The Science of Sound Therapy

Sound waves are sensed by the vestibulocochlear nerve in the ear. This nerve connects directly to the vagus nerve, which activates the parasympathetic nervous system (PNS). The PNS regulates your sleep, digestion, healing and immune responses. When activated, the PNS lowers your blood pressure and relaxes your muscles, while also controlling your blood glucose levels and hormones. Sound waves can also influence your brainwave frequencies. Several states of alertness and consciousness in different parts of the brain generate varying frequencies of sound waves. Sound Therapy uses Theta frequencies to create a state of profound relaxation associated with meditation, REM dreaming, and long-distance running.

Short-Term Benefits
(after 1 treatment)

  • Increase positive emotions and feelings of spiritual well-being
  • Increase an individual’s ability to withstand chronic pain or manage the way they perceive their pain
  • Reduce and prevent insomnia
  • Increase appetite in under-stimulated individuals
  • Manage responsive behaviours
  • Evoke positive imagery and memories
  • Increase engagement and connectedness with the surrounding environment and people
  • Increase relaxation and enjoyment

Long-Term Benefits
(After repeated treatments)

  • Reduce depression and anxiety
  • Reduce chronic stress and associated physical symptoms
  • Improve sleep and reduce pain
  • Increase the amount of time that the body can focus on healing (by activating the parasympathetic nervous system.)
  • Strengthen the immune system and aid digestion (by activating the parasympathetic nervous system)
  • Lower blood pressure and muscle tension
  • Retain cognitive functioning
  • Reduce responsive behaviours

The Research

  • One 2016 study of 62 adults gauged their feelings before and after a Sound Therapy treatment. The researchers found that tension, anxiety, and negative moods decreased significantly after the therapy. These study participants tended to rank their pain higher before Sound Therapy than they did afterward.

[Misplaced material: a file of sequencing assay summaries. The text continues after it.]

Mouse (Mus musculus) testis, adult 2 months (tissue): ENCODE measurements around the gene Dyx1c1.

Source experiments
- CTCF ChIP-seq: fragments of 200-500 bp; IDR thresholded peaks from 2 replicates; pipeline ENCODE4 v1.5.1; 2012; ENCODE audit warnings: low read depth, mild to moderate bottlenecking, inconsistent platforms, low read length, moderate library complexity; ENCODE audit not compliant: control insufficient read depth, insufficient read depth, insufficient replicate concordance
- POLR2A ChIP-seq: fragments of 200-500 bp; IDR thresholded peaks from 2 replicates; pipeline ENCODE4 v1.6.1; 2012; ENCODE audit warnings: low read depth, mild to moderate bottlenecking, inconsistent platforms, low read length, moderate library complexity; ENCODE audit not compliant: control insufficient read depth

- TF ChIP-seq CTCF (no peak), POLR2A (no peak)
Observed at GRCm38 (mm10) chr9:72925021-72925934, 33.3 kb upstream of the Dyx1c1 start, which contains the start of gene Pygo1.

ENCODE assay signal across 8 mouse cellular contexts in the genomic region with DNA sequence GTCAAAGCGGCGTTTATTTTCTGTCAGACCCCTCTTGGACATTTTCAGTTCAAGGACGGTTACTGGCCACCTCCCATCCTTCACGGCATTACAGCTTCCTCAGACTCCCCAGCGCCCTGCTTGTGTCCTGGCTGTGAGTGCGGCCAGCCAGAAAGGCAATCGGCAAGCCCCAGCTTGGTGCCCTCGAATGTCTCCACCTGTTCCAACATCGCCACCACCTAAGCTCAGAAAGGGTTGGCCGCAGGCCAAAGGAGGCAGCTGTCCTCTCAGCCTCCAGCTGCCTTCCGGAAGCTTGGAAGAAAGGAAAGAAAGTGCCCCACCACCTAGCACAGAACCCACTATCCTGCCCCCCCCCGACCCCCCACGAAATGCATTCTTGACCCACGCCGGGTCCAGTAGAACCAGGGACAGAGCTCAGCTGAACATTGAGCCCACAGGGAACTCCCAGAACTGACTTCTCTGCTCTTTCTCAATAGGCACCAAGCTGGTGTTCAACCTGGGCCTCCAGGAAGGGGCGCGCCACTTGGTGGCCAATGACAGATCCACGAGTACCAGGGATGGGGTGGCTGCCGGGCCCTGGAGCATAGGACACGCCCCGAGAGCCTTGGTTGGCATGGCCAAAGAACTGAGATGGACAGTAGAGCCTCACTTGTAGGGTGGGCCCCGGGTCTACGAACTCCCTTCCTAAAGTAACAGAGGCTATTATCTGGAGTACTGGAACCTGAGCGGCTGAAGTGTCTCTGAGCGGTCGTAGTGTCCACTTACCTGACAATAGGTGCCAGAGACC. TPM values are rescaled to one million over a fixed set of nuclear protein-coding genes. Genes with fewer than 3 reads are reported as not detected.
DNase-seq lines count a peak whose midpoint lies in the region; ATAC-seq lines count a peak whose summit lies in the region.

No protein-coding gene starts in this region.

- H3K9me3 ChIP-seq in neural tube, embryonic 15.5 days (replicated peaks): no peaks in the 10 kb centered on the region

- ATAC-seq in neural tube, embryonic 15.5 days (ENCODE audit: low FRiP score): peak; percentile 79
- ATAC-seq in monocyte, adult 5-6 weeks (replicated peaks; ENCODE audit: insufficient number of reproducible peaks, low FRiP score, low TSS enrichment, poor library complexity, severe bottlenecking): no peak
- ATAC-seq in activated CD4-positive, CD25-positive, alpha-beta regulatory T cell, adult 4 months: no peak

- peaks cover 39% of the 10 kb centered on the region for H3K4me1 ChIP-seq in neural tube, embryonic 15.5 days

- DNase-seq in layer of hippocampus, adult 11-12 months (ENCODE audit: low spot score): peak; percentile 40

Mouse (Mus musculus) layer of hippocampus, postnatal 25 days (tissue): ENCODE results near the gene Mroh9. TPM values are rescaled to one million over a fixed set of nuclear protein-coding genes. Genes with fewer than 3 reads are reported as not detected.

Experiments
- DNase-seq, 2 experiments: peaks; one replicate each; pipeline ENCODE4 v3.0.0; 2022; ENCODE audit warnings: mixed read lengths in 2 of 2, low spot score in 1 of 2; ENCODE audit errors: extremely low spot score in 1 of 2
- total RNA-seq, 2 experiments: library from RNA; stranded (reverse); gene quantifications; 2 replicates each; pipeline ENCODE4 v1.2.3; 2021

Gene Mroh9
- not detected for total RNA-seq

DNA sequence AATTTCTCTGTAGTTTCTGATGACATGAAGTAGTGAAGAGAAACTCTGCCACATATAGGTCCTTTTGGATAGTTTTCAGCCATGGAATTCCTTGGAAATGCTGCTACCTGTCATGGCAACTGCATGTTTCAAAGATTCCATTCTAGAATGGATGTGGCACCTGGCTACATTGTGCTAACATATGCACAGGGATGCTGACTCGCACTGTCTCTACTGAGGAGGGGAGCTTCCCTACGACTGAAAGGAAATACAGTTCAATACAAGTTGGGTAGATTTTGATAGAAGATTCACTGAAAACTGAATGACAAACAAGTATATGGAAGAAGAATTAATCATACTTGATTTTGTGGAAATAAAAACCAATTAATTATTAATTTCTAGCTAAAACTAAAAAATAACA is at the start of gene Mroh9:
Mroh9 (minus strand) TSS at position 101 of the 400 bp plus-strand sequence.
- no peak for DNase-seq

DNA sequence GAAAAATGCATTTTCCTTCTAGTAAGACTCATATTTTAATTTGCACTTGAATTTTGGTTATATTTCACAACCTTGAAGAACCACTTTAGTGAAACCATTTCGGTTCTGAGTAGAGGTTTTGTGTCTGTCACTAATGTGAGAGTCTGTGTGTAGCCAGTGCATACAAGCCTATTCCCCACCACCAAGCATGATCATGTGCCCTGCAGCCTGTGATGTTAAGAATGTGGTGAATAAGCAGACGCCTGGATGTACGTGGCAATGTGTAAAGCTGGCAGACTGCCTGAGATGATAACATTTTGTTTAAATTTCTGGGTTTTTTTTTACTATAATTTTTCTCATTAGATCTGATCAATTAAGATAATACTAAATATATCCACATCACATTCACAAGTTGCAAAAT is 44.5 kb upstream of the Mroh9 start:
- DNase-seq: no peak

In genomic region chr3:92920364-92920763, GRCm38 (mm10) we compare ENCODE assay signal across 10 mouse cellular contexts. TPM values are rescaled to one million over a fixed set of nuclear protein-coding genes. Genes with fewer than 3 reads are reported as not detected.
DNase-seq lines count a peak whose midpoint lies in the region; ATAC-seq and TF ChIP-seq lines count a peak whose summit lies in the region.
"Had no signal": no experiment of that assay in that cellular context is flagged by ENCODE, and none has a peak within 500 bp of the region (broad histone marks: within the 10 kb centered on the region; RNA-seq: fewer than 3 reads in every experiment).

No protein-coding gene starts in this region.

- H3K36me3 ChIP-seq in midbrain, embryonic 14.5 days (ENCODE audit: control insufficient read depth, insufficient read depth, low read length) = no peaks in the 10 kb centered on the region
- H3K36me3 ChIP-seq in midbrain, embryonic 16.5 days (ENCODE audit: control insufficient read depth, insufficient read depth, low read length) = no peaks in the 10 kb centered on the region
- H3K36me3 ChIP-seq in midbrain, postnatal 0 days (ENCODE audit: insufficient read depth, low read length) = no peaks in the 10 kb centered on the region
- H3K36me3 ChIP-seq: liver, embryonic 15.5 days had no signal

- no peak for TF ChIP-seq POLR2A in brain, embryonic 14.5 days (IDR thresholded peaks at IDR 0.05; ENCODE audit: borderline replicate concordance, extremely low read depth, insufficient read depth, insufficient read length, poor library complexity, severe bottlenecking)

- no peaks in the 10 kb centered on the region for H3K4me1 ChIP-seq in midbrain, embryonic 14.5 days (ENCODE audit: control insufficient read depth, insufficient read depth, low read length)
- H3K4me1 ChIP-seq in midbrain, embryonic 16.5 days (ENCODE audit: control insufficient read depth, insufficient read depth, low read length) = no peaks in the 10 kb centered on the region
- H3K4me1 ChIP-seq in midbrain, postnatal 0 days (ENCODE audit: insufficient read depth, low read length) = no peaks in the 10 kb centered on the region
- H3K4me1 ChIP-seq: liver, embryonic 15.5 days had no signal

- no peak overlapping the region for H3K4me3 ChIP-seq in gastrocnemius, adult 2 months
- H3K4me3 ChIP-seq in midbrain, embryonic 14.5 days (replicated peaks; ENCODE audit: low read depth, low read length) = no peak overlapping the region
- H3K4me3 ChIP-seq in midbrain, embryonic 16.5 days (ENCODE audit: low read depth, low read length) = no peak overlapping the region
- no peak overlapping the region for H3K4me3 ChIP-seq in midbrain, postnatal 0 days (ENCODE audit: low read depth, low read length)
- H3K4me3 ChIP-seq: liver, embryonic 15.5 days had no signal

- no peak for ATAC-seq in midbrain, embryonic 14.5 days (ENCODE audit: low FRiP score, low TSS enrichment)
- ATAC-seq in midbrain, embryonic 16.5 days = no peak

• A 2018 study with 60 participants asked 30 of them to listen to the music of Tibetan singing bowls before getting surgery. The other 30 participants were not given any music before surgery. Analysis found that heart rate and other vitals that indicate anxiety improved in those who listened to the Tibetan singing bowl music.
  • In a 2020 research review that analyzed four studies, improvements in distressed mood, tension, anger, and confusion were seen in study participants after Sound Therapy. Physical symptoms such as blood pressure and heart rate also saw improvement.

About the Facilitator

Shannon Graham has a B. Music, Dip. Recreation Therapy, and is an accredited Sound Therapy & Sound Healing practitioner. She has been performing music for 11 years, practicing and studying mindfulness meditation for 8 years, and facilitating mindfulness workshops for 2 years. As an entertainer and a sound therapy facilitator, she has a passion for using music to improve the well-being of others.

References for Further Reading